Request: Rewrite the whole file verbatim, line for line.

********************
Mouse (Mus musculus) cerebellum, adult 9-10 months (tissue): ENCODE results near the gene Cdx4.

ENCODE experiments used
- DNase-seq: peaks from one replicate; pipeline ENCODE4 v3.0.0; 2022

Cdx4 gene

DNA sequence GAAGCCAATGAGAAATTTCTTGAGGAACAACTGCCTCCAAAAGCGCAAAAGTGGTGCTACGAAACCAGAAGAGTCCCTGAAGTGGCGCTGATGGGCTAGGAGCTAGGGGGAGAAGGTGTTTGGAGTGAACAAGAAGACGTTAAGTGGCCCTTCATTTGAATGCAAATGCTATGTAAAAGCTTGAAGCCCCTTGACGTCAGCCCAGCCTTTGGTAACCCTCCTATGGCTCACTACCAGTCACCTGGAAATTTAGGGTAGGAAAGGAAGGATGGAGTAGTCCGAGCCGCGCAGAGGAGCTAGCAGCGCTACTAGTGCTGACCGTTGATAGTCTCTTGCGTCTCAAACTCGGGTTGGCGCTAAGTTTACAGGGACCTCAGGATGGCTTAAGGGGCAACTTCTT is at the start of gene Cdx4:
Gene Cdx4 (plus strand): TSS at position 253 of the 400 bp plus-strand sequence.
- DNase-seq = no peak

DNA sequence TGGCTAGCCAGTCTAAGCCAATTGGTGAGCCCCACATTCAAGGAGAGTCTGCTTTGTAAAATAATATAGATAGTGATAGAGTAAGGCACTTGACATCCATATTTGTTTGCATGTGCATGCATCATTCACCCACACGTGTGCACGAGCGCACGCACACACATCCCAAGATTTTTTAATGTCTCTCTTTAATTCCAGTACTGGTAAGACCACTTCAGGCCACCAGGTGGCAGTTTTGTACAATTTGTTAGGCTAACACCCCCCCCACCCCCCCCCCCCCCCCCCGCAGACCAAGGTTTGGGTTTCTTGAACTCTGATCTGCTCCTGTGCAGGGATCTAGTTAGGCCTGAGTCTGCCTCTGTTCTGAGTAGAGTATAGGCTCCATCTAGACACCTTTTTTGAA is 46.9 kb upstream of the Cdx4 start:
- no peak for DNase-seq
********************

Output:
Mouse (Mus musculus) cerebellum, adult 9-10 months (tissue): ENCODE results near the gene Cdx4.

ENCODE experiments used
- DNase-seq: peaks from one replicate; pipeline ENCODE4 v3.0.0; 2022

Cdx4 gene

DNA sequence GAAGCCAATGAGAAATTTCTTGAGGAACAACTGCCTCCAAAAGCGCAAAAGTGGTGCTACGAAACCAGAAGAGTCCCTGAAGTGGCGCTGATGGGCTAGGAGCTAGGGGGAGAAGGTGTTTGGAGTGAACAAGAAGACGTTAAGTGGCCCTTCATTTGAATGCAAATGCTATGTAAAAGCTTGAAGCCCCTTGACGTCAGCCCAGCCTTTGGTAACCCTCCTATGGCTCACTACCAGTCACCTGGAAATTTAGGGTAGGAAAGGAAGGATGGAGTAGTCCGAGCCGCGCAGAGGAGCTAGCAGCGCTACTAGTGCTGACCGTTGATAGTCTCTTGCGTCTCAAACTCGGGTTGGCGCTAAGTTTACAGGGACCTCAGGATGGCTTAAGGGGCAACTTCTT is at the start of gene Cdx4:
Gene Cdx4 (plus strand): TSS at position 253 of the 400 bp plus-strand sequence.
- DNase-seq = no peak

DNA sequence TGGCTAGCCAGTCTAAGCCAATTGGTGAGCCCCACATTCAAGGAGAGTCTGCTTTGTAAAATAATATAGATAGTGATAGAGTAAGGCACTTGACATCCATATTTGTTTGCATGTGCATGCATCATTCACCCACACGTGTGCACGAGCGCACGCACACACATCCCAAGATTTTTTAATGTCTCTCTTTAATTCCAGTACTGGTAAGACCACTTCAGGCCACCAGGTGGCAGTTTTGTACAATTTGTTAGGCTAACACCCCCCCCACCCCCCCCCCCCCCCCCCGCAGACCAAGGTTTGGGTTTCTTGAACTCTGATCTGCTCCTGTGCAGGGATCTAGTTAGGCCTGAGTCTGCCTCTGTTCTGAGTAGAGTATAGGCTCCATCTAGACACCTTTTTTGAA is 46.9 kb upstream of the Cdx4 start:
- no peak for DNase-seq